Present-day Amazon territory is believed to have been populated originally from the north by nomadic groups of hunters and gatherers. At that time the climate was significantly drier than today and large areas of what is now jungle were probably savannahs. In the following millennia, the climate became more humid and the jungle expanded. The inhabitants gradually came to depend on fishing and agriculture. During this time that the culture of the rainforest was developed.

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Amazon Canoe Fishing

*BnB Colombia has designed the best 2 itineraries to enjoy Amazon completely, check 4-day Amazon wonders and our 4-day true amazon jungle experience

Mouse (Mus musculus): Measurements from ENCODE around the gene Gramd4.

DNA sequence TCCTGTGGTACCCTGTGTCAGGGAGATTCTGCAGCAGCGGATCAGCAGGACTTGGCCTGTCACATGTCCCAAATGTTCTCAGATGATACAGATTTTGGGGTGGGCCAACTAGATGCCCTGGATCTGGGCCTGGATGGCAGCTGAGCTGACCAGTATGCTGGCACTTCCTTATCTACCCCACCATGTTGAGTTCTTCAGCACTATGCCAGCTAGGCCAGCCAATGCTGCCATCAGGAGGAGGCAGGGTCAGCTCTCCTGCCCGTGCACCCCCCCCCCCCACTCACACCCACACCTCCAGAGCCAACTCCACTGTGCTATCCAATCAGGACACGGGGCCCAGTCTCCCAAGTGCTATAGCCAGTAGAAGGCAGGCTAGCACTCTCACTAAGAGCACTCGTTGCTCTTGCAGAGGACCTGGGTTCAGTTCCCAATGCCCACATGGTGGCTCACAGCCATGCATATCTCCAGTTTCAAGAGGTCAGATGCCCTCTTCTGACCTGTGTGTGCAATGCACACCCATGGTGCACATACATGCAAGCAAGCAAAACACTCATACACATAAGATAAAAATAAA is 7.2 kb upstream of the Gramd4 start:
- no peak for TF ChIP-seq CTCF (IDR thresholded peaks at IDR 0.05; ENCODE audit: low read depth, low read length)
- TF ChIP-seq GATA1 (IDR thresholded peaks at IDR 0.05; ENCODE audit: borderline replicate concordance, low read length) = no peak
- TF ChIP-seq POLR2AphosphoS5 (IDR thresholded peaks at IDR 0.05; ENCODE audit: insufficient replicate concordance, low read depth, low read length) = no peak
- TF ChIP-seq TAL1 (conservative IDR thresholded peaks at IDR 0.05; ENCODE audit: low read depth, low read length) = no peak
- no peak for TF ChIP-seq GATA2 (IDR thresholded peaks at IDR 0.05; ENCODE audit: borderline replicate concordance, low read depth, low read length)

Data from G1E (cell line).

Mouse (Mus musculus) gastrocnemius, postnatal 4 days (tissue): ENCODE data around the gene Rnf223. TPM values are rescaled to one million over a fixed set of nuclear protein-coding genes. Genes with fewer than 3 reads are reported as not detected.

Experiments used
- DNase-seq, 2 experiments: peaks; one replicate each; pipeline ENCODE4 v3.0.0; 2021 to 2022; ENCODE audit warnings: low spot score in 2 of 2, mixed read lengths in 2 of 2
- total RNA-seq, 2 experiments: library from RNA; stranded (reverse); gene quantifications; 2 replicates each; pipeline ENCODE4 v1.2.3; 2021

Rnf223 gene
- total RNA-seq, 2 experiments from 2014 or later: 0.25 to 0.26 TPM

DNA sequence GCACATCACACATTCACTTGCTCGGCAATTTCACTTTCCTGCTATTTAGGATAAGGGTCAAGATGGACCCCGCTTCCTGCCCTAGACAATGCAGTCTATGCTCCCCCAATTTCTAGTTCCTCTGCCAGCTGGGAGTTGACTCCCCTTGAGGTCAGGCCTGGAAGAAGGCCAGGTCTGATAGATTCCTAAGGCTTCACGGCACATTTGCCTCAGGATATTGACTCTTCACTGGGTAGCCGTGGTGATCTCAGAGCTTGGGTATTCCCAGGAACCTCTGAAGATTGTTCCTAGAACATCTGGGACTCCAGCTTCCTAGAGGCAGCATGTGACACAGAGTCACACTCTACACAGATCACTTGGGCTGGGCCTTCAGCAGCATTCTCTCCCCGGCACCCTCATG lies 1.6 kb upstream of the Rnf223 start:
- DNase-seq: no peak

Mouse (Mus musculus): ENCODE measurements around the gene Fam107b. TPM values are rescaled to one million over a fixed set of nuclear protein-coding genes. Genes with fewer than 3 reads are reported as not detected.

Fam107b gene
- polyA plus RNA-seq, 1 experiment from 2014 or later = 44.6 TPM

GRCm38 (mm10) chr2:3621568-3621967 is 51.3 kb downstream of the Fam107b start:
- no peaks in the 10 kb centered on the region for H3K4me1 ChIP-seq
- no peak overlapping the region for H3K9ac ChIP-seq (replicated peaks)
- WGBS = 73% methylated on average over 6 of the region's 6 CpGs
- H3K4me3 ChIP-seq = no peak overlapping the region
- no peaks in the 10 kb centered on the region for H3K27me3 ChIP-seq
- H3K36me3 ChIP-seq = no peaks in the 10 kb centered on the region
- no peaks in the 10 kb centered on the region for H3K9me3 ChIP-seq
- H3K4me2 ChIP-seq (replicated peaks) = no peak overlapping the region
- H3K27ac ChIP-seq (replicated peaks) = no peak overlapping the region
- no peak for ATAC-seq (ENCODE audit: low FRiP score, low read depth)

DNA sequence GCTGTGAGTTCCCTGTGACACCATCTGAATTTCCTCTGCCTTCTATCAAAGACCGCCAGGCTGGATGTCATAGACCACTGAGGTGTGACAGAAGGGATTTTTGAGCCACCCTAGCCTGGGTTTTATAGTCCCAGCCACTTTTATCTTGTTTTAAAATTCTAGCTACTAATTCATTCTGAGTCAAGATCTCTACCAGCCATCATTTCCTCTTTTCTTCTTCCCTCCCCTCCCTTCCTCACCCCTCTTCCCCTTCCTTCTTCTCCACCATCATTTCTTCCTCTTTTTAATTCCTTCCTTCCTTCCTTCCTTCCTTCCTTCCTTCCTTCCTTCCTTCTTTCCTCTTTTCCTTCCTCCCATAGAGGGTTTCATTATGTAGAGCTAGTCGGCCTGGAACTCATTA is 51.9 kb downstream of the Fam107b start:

Rain forests are bursting with life. Not only do millions of species of plants and animals live in rainforests, but people also call rainforests their home. In reality, indigenous people have lived in rainforests for many thousands of years. Many indigenous people still live much as did their ancestors all those years before them.
These communities organize their daily lives differently from ours. Their food, medicines, and clothing come primarily from the forest.
Indigenous people revere the forest that, until today, has protected them from outsiders and given them everything they need.

Amazon indigenous tribes, who depend on the rainforest for their culture and survival, say forests have a spiritual rather than an economic value.
They live a sustainable existence and consequently use the land without doing harm to the plants and animals that also call the forest their home.

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Indigenous Village, Amazonas